displacedegg6. Repeat steps 4 and 5 until you reach the total number of eggs you want to eat (but don’t crowd them).
7. Set your kitchen timer for 3 minutes (soft cooked) or 3.5 minutes (medium cooked). We don’t poach eggs hard around here.

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8. Gently remove the egg from the hot water with a slotted spoon and put on whatever vehicle you have chosen for your eggs.
9. Throw some shaved aged parmesan, chopped parsley, sea salt & pepper on there for a truly exquisite brunch. Skip the hollandaise sauce if you want to live a long and healthy life.

That’s it! Enjoy new skill.

Tasting Notes: 2011 Bravium Mendocino Ridge Pinot Noirs

photoOn a lovely afternoon last week, Tala and I sat at “our” tasting room in the city (I say “our” because we store our wine there, but if we’re honest, anyone can join, and Brian McGonigle is really the boss…) over at San Francisco Wine Center. Have you seen this place? It’s amazing! What a great place to spend an afternoon – drinking wine and checking out the view. I can’t imagine how it’ll ever get old. Anyway…

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We met there to taste through the not-yet-released 2011 Bravium Mendocino Ridge Signal Ridge Vineyard Pinot Noirs made by Derek Rohlffs of Bravium. When Winelandia was but a twinkle in our eye, Tala and I took a trip to Treasure Island to visit Bravium’s facility and pick Derek’s brain on wine, the wine industry, wine sales, winemaking – you get the idea. It was a great visit and he was incredibly considerate, forthcoming, and knowledgeable. Did I mention he sent us away with his four Mendocino Ridge Pinots to taste through and provide notes? He did. How lucky are we? And so, the stage is set for us on this afternoon.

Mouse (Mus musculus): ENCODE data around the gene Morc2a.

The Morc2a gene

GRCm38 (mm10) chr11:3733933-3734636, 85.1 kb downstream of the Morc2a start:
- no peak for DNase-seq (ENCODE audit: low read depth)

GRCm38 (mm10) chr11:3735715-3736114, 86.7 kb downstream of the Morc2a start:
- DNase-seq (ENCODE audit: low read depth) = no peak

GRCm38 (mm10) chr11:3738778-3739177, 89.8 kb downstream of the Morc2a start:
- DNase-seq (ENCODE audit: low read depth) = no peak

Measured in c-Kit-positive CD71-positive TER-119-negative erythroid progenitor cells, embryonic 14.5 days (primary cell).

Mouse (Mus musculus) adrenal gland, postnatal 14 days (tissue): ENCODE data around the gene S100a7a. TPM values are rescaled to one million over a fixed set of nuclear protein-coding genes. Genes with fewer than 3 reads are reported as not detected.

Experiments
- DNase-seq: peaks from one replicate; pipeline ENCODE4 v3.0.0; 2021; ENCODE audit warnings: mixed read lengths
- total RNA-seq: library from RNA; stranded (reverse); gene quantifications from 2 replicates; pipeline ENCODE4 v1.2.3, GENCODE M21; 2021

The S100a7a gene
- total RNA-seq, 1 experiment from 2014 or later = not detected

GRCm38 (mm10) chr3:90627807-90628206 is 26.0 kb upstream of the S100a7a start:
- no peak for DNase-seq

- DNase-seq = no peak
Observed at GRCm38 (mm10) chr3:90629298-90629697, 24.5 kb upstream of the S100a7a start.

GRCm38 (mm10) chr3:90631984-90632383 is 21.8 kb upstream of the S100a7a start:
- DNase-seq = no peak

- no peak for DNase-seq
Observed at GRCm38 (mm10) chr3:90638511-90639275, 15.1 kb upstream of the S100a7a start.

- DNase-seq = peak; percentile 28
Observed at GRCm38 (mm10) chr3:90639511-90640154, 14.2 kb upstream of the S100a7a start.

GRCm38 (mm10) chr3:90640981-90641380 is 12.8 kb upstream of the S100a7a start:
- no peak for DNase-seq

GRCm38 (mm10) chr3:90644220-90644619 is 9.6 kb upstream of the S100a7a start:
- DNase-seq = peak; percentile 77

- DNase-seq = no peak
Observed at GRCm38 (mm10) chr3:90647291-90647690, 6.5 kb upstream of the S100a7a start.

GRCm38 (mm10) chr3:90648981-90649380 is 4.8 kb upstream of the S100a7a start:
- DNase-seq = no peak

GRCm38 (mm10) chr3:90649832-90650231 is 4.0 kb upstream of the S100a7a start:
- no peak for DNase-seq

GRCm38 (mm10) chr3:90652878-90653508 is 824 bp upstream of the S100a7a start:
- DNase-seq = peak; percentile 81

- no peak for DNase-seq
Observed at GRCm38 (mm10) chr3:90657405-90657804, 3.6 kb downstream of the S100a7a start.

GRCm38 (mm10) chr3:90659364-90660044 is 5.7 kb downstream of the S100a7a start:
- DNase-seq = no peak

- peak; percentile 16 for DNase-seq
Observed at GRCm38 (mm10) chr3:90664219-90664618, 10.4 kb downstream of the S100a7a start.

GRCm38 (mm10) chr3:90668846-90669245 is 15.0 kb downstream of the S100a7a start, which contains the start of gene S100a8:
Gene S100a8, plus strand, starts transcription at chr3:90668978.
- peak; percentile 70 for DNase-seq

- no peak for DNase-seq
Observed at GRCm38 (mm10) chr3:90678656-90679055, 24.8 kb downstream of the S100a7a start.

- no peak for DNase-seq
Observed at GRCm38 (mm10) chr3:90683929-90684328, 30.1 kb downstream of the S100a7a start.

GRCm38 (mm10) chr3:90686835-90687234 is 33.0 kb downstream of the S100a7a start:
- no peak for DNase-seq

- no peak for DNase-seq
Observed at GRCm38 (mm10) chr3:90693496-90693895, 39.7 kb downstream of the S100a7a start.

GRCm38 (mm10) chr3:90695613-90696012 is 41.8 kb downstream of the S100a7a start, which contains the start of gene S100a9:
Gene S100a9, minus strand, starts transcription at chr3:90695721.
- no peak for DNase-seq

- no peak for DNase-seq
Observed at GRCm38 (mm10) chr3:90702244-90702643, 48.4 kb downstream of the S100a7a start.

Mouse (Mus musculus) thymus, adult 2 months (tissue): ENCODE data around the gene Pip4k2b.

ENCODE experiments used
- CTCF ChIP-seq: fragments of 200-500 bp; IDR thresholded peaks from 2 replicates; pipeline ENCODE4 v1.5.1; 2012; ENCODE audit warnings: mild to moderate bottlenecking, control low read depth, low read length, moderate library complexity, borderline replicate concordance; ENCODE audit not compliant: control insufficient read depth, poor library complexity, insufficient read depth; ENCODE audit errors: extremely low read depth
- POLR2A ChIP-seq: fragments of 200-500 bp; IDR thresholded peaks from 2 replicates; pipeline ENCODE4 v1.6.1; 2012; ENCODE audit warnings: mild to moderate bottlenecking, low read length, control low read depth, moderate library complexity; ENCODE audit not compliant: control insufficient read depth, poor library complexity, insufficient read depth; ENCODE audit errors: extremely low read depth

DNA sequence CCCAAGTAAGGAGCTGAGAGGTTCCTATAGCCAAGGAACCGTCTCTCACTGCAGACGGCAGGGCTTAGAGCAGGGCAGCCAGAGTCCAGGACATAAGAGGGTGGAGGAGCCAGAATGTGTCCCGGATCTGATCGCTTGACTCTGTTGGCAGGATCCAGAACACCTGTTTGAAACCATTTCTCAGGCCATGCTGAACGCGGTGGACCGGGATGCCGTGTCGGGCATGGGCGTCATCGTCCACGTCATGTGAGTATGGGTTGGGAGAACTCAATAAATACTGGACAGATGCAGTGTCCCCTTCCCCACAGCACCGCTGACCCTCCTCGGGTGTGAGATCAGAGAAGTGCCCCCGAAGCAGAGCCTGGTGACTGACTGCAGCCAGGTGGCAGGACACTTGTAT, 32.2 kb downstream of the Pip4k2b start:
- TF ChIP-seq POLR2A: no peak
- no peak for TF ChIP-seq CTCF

Jackpot Block

We started with the Jackpot Block, and I’m glad we did. This wine was fun, fresh, and fruity. If I were to add another F, it’d be feminine. This bottle had the most acid of any of the four we tasted, and acidic reds are Tala’s bailiwick. It’s super bright and light-bodied, with loads of cherry on the palate. The aroma is perfumy, and we both found a hint of asian spices (maybe Chinese five-spice?), as well as some resinous, piney qualities that we enjoyed.

Sundance Block

The second bottle in our line up was the most aromatic of the four. We both found eucalyptus on the nose, some violet, white pepper, and some musky aromas too. It was very restrained and elegant in flavor – not a punch-you-in-the-mouth Pinot at all, but rather quite delicate. The finish here is medium-plus.

Dragonfly Block

Okay, this one was hands down both our favorite. It was deep and brooding, with intense cola and herb aromas, balanced flavors, and that silky texture that the best pinot noirs offer. This wine was savory, with great balance between texture, flavor, acid, and body, and I would drink it every day if I could be so lucky. In contrast to the Sundance and the Jackpot, both Tala and I found this wine to be masculine, and while the aromas were lovely, it was really all about the way it felt on the palate for both of us. Of the four, this one has the most aging potential.

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Signal Ridge Vineyard

This bottle is a blend of the preceding three blocks, and we were easily able to pick out aspects of each wine. We found this wine to be balanced and rich, with some piney aromas, and a healthy dose of the familiar cherry. The texture on this wine was great – it was medium bodied and luscious, but not flabby or overbearing – the acid carried through. It was a great note to end on, for sure!

As soon as we can, we’ll update with release dates, prices, and where to buy. These wines are not yet available for the public, but will be shortly, so stay tuned if you’re interested!